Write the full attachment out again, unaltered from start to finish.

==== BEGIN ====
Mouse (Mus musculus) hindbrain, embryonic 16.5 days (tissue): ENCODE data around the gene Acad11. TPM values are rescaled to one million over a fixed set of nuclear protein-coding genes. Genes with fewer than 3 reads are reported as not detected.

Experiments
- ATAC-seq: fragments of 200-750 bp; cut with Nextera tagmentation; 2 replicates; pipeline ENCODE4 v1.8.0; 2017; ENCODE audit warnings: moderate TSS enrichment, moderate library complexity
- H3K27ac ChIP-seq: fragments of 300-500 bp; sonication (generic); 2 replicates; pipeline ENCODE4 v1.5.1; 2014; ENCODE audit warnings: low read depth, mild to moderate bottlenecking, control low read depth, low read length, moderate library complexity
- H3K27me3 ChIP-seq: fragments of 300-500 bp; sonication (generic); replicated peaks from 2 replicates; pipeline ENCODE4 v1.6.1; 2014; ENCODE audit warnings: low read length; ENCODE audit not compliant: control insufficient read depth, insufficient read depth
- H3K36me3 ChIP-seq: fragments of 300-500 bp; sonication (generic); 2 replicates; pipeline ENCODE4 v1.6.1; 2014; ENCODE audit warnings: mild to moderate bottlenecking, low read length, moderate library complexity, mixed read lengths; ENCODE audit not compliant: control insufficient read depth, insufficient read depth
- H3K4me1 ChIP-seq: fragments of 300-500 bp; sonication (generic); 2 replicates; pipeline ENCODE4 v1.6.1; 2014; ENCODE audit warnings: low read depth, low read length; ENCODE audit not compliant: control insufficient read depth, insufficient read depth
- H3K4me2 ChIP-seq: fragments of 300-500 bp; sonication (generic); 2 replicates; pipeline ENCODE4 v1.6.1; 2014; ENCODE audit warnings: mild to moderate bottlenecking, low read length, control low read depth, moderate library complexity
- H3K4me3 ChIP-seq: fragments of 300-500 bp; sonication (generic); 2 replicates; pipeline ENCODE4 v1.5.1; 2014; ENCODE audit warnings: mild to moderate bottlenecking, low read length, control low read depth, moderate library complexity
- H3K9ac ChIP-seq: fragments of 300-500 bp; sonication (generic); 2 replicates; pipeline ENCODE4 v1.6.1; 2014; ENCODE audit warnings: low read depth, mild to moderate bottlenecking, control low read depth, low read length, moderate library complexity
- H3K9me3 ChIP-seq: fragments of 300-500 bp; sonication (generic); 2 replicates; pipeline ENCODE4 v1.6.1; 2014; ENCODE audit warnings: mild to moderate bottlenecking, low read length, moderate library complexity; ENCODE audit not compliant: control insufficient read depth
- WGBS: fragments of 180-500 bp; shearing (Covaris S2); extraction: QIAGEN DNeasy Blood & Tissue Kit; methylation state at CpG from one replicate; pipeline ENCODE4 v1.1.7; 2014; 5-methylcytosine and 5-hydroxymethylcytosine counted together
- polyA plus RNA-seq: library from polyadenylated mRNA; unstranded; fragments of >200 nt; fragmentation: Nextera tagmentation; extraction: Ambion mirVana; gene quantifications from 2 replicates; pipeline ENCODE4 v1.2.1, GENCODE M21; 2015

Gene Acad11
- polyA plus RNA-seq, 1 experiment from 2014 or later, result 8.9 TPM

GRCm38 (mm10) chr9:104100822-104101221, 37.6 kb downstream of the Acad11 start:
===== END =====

Mouse (Mus musculus) hindbrain, embryonic 16.5 days (tissue): ENCODE data around the gene Acad11. TPM values are rescaled to one million over a fixed set of nuclear protein-coding genes. Genes with fewer than 3 reads are reported as not detected.

Experiments
- ATAC-seq: fragments of 200-750 bp; cut with Nextera tagmentation; 2 replicates; pipeline ENCODE4 v1.8.0; 2017; ENCODE audit warnings: moderate TSS enrichment, moderate library complexity
- H3K27ac ChIP-seq: fragments of 300-500 bp; sonication (generic); 2 replicates; pipeline ENCODE4 v1.5.1; 2014; ENCODE audit warnings: low read depth, mild to moderate bottlenecking, control low read depth, low read length, moderate library complexity
- H3K27me3 ChIP-seq: fragments of 300-500 bp; sonication (generic); replicated peaks from 2 replicates; pipeline ENCODE4 v1.6.1; 2014; ENCODE audit warnings: low read length; ENCODE audit not compliant: control insufficient read depth, insufficient read depth
- H3K36me3 ChIP-seq: fragments of 300-500 bp; sonication (generic); 2 replicates; pipeline ENCODE4 v1.6.1; 2014; ENCODE audit warnings: mild to moderate bottlenecking, low read length, moderate library complexity, mixed read lengths; ENCODE audit not compliant: control insufficient read depth, insufficient read depth
- H3K4me1 ChIP-seq: fragments of 300-500 bp; sonication (generic); 2 replicates; pipeline ENCODE4 v1.6.1; 2014; ENCODE audit warnings: low read depth, low read length; ENCODE audit not compliant: control insufficient read depth, insufficient read depth
- H3K4me2 ChIP-seq: fragments of 300-500 bp; sonication (generic); 2 replicates; pipeline ENCODE4 v1.6.1; 2014; ENCODE audit warnings: mild to moderate bottlenecking, low read length, control low read depth, moderate library complexity
- H3K4me3 ChIP-seq: fragments of 300-500 bp; sonication (generic); 2 replicates; pipeline ENCODE4 v1.5.1; 2014; ENCODE audit warnings: mild to moderate bottlenecking, low read length, control low read depth, moderate library complexity
- H3K9ac ChIP-seq: fragments of 300-500 bp; sonication (generic); 2 replicates; pipeline ENCODE4 v1.6.1; 2014; ENCODE audit warnings: low read depth, mild to moderate bottlenecking, control low read depth, low read length, moderate library complexity
- H3K9me3 ChIP-seq: fragments of 300-500 bp; sonication (generic); 2 replicates; pipeline ENCODE4 v1.6.1; 2014; ENCODE audit warnings: mild to moderate bottlenecking, low read length, moderate library complexity; ENCODE audit not compliant: control insufficient read depth
- WGBS: fragments of 180-500 bp; shearing (Covaris S2); extraction: QIAGEN DNeasy Blood & Tissue Kit; methylation state at CpG from one replicate; pipeline ENCODE4 v1.1.7; 2014; 5-methylcytosine and 5-hydroxymethylcytosine counted together
- polyA plus RNA-seq: library from polyadenylated mRNA; unstranded; fragments of >200 nt; fragmentation: Nextera tagmentation; extraction: Ambion mirVana; gene quantifications from 2 replicates; pipeline ENCODE4 v1.2.1, GENCODE M21; 2015

Gene Acad11
- polyA plus RNA-seq, 1 experiment from 2014 or later, result 8.9 TPM

GRCm38 (mm10) chr9:104100822-104101221, 37.6 kb downstream of the Acad11 start: